FutureWire - futurism and emerging technology

Monday, January 30, 2006

Are RFID Credit Cards Secure?

JPMorgan Chase's new "Blink" and American Express' new ExpressPay credit cards, designed to give consumers greater speed and convenience when shopping, are a fraud and identity theft crisis waiting to happen, according to some critics.

The cards, which use RFID chips, speed the checkout process by eliminating signatures and PIN numbers. The shopper simply place the card near a reader, and they're done. However, the elimination of these forms of authentication is precisely what worries security experts.

"I consider what Chase is doing irresponsible on many levels," said Beth Givens, director of the Privacy Rights Clearinghouse, a San Diego-based watchdog group. "The fact is they are adopting and promoting a technology that could actually exacerbate fraud." Adds Mark Ferullo of the Public Interest Research Group, "It's certainly a big concern when companies make it easier for thieves to use stolen credit cards... No matter how good a bank says its detection systems are, fraud still falls through the cracks."

Chase, however, contends that its technology, in addition to being virtually hack-proof, incorporates sophisticated fraud and theft detection systems. Says Chase senior vice president Tom O'Donnell, "More than 75 percent of the time, when a card is lost or stolen, we find out about it long before the customer does." And, as with ordinary credit cards, RFID cardholders are not accountable for fraudulent charges. Additionally, during a Blink transaction, no one involved (cashiers, other people in line, etc.) ever see an account number, meaning they can't record it for purposes of identity theft.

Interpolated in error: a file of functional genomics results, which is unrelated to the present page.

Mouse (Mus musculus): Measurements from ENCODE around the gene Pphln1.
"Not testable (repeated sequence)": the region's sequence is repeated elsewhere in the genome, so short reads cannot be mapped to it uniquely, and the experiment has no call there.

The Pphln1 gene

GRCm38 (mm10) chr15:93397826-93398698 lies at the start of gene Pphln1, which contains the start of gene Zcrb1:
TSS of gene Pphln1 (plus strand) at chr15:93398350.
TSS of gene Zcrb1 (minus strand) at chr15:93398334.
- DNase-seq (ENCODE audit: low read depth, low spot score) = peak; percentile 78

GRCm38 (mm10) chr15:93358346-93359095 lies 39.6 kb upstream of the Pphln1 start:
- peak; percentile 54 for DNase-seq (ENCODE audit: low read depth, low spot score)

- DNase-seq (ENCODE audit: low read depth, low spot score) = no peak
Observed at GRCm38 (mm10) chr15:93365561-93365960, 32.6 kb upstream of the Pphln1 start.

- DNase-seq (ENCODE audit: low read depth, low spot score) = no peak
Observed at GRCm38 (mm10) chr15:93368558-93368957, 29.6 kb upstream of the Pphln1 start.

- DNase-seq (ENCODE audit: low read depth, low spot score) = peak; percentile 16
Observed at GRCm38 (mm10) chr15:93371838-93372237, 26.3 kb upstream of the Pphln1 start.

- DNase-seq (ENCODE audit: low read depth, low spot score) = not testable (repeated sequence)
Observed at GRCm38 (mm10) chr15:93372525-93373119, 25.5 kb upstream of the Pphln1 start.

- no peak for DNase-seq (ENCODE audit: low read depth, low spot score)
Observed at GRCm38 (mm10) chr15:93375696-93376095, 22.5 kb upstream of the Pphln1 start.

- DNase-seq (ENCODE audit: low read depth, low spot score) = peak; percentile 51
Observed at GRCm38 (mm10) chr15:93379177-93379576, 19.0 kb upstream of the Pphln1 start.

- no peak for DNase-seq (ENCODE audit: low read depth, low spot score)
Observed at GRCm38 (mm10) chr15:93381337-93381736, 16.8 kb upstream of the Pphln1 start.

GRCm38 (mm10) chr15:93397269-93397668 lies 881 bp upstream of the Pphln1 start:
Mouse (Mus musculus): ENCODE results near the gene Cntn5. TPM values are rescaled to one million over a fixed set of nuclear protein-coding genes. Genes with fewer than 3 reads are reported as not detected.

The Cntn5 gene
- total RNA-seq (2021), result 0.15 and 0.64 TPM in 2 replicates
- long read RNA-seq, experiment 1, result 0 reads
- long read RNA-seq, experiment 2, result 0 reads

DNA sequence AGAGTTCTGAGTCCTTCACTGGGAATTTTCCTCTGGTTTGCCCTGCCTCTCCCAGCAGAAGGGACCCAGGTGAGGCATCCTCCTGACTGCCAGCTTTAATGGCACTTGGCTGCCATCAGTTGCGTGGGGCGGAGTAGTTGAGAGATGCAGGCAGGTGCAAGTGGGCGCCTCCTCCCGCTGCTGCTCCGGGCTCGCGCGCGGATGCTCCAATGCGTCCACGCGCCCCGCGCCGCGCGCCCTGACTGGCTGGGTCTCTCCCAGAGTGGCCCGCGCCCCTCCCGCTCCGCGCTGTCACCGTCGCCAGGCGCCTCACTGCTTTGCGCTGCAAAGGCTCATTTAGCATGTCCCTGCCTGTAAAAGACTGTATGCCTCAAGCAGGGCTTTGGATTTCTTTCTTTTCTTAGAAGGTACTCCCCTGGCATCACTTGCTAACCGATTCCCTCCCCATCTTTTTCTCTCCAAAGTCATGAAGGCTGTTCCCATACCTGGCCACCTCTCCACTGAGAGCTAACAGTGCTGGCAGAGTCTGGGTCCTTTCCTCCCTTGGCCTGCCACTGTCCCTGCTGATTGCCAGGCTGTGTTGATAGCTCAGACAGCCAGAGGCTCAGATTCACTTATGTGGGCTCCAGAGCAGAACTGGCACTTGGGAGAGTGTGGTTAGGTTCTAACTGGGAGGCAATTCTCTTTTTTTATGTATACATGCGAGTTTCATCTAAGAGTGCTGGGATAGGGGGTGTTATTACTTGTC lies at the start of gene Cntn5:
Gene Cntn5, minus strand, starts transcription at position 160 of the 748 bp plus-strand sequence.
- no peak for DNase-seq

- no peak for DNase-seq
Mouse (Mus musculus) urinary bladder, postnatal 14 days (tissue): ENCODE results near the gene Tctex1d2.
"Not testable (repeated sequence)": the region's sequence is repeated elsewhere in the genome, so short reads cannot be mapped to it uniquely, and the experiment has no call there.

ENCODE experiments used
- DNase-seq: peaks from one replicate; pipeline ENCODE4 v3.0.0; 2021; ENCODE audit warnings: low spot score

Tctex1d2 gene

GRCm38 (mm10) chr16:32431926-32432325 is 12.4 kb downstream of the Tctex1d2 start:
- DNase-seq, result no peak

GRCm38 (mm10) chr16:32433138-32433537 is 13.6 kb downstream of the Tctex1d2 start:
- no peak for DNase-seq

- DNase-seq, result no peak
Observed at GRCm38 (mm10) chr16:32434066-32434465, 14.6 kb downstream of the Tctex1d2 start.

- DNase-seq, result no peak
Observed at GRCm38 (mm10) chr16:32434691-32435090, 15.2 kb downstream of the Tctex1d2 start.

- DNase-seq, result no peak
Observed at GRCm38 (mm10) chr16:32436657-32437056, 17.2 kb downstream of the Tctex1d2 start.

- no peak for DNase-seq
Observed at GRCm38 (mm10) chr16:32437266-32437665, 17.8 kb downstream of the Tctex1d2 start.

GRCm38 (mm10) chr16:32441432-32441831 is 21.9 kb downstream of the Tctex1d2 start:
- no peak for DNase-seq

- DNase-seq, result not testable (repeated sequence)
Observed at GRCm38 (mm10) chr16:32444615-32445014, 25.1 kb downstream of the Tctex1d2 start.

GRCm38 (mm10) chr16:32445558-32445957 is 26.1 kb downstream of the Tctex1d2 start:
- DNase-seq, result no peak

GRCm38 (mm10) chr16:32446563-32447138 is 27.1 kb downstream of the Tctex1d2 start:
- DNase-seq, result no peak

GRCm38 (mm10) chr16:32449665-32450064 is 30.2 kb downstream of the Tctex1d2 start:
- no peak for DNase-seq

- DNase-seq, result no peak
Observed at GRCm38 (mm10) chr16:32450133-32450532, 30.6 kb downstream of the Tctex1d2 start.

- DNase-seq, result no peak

Chase also notes that a team of Johns Hopkins cybersecurity researchers that last year cracked the encryption in ExxonMobil's Speedpass payment system has thus far been unable to break the Blink encryption.

One other concern about RFID cards, as noted in Howstuffworks.com, is the range of the terminal that reads cards. The read range is supposed to be set at 4 inches, but a tampered or improperly positioned terminal might be able to read much farther, charging unsuspecting cardholder for others' purchases either by accident or on purpose. In response, Howstuffworks predicts the emergence of wallets and purses that have RFID-blocking capability.

As payment systems like Blink are rolled out across the country, cybersecurity experts will be watching carefully to see how quickly instances of fraud emerge, and under what circumstances. Crooks, after all, can be remarkably creative in ways that even experts can't anticipate. In the meantime, consumers interested in using Blink and similar technologies would be advised to wait until either the technologies prove to be as secure as their creators claim, or become more "battle hardened" under real-world use.

Sources: Orlando Sentinel, Engadget